As New York City’s more than 1 million students officially kick off remote learning, it looks increasingly unlikely they will head back to class this school year due to the spread of the new coronavirus, Mayor Bill de Blasio said Monday.

“I do, unfortunately, believe the likelihood right now is that we lose the whole school year,” he said in an interview with Pix 11, “which is really, really, deeply unfortunate.”

The country’s largest school system closed March 16. The closure was slated to last through at least April 20, but the mayor doubted that buildings would reopen then.

“We’re going to make that judgement as we get closer, but at the trajectory we’re on now, I can’t see it,” de Blasio said.

His comments echoed remarks he has made in recent days as the number of confirmed COVID-19 cases has soared amid an increase in testing. There were about 16,000 confirmed cases and 114 coronavirus-related deaths, as of Monday morning, according to CNN. More than a third of the nation’s confirmed coronavirus cases are in New York City, de Blasio said this weekend.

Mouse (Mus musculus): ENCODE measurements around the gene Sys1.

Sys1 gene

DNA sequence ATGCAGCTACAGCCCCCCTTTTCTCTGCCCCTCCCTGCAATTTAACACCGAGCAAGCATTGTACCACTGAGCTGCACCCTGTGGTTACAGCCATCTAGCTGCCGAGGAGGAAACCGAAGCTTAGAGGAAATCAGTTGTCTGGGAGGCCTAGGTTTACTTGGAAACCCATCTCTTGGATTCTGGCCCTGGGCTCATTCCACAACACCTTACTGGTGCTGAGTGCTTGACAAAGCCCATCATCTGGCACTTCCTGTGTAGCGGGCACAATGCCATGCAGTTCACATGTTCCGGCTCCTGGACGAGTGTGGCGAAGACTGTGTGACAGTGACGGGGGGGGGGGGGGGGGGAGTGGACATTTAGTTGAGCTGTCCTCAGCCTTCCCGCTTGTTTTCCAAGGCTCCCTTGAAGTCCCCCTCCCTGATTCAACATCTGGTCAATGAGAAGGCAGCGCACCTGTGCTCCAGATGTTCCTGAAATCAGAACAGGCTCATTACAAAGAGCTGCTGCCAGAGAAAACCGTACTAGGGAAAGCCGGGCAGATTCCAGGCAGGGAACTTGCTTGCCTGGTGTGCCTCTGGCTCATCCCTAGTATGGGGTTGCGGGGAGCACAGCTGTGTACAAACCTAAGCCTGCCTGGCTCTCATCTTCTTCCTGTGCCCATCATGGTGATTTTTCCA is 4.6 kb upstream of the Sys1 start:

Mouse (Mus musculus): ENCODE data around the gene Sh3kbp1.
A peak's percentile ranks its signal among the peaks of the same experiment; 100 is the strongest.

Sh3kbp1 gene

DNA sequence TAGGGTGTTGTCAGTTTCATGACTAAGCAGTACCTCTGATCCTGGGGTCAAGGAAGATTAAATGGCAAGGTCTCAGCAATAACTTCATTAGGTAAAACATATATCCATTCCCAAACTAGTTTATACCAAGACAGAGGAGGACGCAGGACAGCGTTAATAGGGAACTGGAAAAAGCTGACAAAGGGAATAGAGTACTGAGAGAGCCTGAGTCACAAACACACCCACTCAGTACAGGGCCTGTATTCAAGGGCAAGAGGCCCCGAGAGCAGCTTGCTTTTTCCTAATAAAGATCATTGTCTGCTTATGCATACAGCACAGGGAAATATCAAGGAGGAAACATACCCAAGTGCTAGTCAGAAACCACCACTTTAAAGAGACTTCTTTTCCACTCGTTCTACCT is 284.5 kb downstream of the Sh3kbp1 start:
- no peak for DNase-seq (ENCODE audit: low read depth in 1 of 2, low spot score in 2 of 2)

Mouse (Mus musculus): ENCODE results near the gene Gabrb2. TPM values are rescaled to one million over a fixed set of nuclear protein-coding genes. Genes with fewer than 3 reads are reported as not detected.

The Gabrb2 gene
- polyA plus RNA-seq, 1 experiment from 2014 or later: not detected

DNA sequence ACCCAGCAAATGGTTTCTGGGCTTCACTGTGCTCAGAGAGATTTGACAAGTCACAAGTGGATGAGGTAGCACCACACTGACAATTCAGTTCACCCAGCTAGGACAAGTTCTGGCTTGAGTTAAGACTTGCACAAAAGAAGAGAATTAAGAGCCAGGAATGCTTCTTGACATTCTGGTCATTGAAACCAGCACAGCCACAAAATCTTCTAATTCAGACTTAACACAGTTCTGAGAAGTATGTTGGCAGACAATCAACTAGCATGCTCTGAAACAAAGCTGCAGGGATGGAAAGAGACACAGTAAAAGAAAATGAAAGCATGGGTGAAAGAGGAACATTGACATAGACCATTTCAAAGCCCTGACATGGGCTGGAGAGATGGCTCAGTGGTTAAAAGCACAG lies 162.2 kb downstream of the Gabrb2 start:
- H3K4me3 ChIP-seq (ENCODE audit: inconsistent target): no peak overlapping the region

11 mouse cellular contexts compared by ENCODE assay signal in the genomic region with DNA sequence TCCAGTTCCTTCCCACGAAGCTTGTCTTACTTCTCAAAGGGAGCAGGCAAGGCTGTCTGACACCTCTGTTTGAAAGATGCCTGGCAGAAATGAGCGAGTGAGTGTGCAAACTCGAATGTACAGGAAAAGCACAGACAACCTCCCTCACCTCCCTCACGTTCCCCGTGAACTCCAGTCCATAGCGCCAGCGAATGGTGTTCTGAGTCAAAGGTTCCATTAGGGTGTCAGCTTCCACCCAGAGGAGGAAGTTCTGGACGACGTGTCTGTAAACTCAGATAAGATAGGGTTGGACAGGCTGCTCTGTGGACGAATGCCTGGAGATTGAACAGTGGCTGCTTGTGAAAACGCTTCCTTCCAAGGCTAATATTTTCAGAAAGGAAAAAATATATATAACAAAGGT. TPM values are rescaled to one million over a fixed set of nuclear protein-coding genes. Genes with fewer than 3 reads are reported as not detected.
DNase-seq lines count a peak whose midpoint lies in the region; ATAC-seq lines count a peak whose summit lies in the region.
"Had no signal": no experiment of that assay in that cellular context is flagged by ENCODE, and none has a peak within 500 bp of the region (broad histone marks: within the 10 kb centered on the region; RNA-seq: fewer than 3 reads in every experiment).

Even though Monday marked the first day of online instruction for the country’s largest school system, the mayor also acknowledged that the city is still working to get devices into the hands of all students who need them, as well as internet connection. The city has estimated that 300,000 students still need devices. In the meantime schools have provided printed work packets to families. 

“This is part of why I was so hesitant to close our schools, because we have hundreds of thousands of kids we can’t even reach with distance learning,” he said. “But, we’re going to keep getting more kids laptops and the technology they need, and the WiFi connection. It’s just going to have to be an ongoing thing.”